Bitcoin’s passage through the $50,000 mark has been a huge moment for the industry. Just a few short months ago, bullish analysts were predicting that Bitcoin may end 2021 above the $30K mark. However, things have moved much more quickly than almost anyone could have predicted.
As such, the amount of interest suddenly coming to the Bitcoin world from around the globe has been significant. Bitcoin is booming, and everyone wants a piece of it.
Recently, Finance Magnates sat down with Peter Wall, Chief Executive of Argo, to speak about how Bitcoin’s meteoric growth is transforming the global financial world, and what needs to happen before widespread adoption can truly become a reality.
What Is Argo?
Argo is a company that describes itself as “a publicly-traded blockchain technology company focused on large-scale cryptocurrency mining.”
“Argo was born out of the 2017-2018 bull run and the interest that happened in cryptocurrency back then,” Peter explained. “There were a couple of entrepreneurs out of Canada that looked around and saw what was happening” and were impressed at other opportunities in North America that allowed “ordinary folks to invest in a cryptocurrency company.”
The entrepreneurs set out to create a similar company that would be based in the UK, where similar companies did not yet exist.
“The original concept behind Argo was ‘mining as a service’,” Peter said. In other words, Argo offers “‘mining packages’ for people at home that could mine on our computers, and then whatever Bitcoin we were mining could go directly to them.”
“That was the story and the narrative that we launched in August of 2018 when the company became the first cryptocurrency company to list on the London Stock Exchange (LSE).”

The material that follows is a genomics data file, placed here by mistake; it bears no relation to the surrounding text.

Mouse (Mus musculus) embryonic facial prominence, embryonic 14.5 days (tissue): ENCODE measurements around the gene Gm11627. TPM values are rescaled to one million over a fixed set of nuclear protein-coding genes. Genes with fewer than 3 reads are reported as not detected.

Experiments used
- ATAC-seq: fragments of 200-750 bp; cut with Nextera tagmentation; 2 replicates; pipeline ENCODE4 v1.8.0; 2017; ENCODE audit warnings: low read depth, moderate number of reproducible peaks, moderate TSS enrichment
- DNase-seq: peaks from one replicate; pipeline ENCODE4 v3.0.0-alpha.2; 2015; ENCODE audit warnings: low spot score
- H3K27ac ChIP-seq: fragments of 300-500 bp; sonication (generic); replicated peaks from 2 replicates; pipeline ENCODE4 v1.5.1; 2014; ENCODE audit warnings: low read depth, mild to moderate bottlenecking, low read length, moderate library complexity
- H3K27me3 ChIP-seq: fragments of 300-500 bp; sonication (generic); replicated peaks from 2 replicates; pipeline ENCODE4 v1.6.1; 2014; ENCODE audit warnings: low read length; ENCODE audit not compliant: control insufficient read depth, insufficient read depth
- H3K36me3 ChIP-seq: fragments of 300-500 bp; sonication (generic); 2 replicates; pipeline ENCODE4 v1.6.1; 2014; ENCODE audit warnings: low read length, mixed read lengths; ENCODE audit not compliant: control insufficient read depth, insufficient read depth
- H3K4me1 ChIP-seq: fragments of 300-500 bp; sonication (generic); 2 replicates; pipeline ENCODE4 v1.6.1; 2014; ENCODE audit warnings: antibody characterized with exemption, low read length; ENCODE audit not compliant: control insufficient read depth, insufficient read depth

However, “very quickly we realized that it was a better business to mine for ourselves,” he said. As a result, the company began to do just that. Since then, the company has begun to act as an investor in a select number of other projects in the cryptocurrency and decentralized finance (DeFi) space.
Now, “we think of ourselves as a blockchain technology company,” Peter said. “We’re interested in being around for the long term, and being a part of this force that is changing the world’s financial system as we know it in real time.”
“Bitcoin is obviously a huge part of that, but at the same time, there’s lots of innovation that’s happening beyond Bitcoin.”
Trial by Fire
Peter took over as Chief Executive of Argo roughly twelve months ago. We joked that because of Bitcoin’s meteoric rise over the past 12 months, he could not have picked a better time to do so. However, Peter pointed out that the first six months of the past year contained many harrowing moments for Bitcoin.
“The timing has been great, but for the first six months, you might have said the opposite,” he said. “Bitcoin had that night that I’ll never forget, when it fell from $10,000 to $5,000 in a flash in March 2020; then the halving brought some ‘white-knuckle’ moments.”
“It’s been trial by fire, for sure,” he said. “And the last six months have been incredible.”